TL;DR — The concept of Air Quality Management 2.0 drives home the importance of collaborative partnerships between stakeholders — including the effective use of air quality monitoring technologies. Air quality monitoring technology forms the basis on which key data insights can be captured and cross-stakeholder initiatives can be built. However, technology alone is not enough — it must be used effectively in order to bring about meaningful change. New technology like low-cost air quality sensors can help bridge the gap between the often sparse data collection of regulatory-grade sensors and the need for real-time, high-resolution data.
This blog is part of a series focusing on the concept of Air Quality Management 2.0, which aims to link together key stakeholders, from communities to industries, in the work to create sustainable air quality management programs and improve public health when it comes to the negative impacts of air pollution. Read our white paper on Air Quality Management 2.0 here.
How do we monitor and control air pollution?
A number of air quality monitoring technologies exist, with two main categories being reference-grade monitors like FRMs and FEMs and indicative monitoring equipment like low-cost air quality sensors.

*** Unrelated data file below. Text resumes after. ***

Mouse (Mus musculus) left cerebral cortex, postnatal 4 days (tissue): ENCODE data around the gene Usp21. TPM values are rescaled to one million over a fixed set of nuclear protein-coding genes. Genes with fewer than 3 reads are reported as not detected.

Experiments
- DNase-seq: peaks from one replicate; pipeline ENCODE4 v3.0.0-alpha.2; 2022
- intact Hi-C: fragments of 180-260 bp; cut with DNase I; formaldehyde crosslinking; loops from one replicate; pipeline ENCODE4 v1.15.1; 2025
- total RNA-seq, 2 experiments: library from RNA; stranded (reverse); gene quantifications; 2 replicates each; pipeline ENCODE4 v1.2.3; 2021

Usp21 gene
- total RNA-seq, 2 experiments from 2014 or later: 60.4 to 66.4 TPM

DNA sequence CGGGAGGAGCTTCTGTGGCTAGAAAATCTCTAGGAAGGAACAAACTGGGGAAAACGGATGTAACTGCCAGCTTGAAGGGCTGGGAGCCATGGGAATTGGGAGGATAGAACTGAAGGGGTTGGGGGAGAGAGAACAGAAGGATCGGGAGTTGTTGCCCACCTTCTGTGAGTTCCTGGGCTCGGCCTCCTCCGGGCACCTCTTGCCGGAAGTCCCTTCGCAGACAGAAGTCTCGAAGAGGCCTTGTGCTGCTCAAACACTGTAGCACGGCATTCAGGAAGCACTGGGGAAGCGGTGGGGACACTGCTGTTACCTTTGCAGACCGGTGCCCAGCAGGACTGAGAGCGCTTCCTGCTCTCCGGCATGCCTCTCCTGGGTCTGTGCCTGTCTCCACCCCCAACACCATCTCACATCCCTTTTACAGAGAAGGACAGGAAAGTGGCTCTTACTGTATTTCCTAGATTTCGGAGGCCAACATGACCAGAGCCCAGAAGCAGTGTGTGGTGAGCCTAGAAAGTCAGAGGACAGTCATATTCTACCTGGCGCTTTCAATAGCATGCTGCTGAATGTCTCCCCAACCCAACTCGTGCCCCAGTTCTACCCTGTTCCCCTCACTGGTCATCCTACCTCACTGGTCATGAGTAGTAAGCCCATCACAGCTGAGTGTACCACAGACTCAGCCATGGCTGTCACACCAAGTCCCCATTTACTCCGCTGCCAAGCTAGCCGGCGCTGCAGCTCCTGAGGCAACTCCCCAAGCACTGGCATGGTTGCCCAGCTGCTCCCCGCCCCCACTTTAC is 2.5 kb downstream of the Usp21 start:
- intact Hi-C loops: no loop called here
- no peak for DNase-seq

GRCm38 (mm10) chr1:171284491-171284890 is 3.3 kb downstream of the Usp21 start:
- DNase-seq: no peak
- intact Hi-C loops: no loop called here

Federal reference method (FRM) and federal equivalent method (FEM) monitoring technologies have strict standards for measurement performance and are generally used by regulatory bodies such as the US EPA.
Because of their high data quality, FRM and FEM technologies are generally used as the gold standard against which other monitoring technologies can be compared.
While these technologies tend to have very high data quality, there are some drawbacks, including their high cost and lack of siting flexibility, which means they tend to be sited as part of a regional strategy rather than placed at the neighborhood level.
Low-cost sensors can provide more comprehensive coverage in a given region due to their lower price tag, more flexible siting, and scalability, though not all low-cost sensors are created equal when it comes to their data quality.
Because of this, it is important that low-cost sensors are collocated and calibrated alongside reference-grade monitors to ensure data accuracy.
To learn more about the different air quality monitoring technologies that exist, read our blog here.
Why air pollution measurement technologies play a major role in effective air quality management
Air quality monitoring technology is highly important because it is what allows for data insights to be captured and for data-driven decisions to be made to reduce air pollution.
Effective air quality management requires accurate, representative monitoring data.”
— Sean Wihera
However, effective use of technology is not a given.
Technology alone is not enough; implementation matters when it comes to using new technologies effectively and accurately.
Intentionally designed networks and collaboration between cities and technology partners are key for successful implementation.”
— Sean Wihera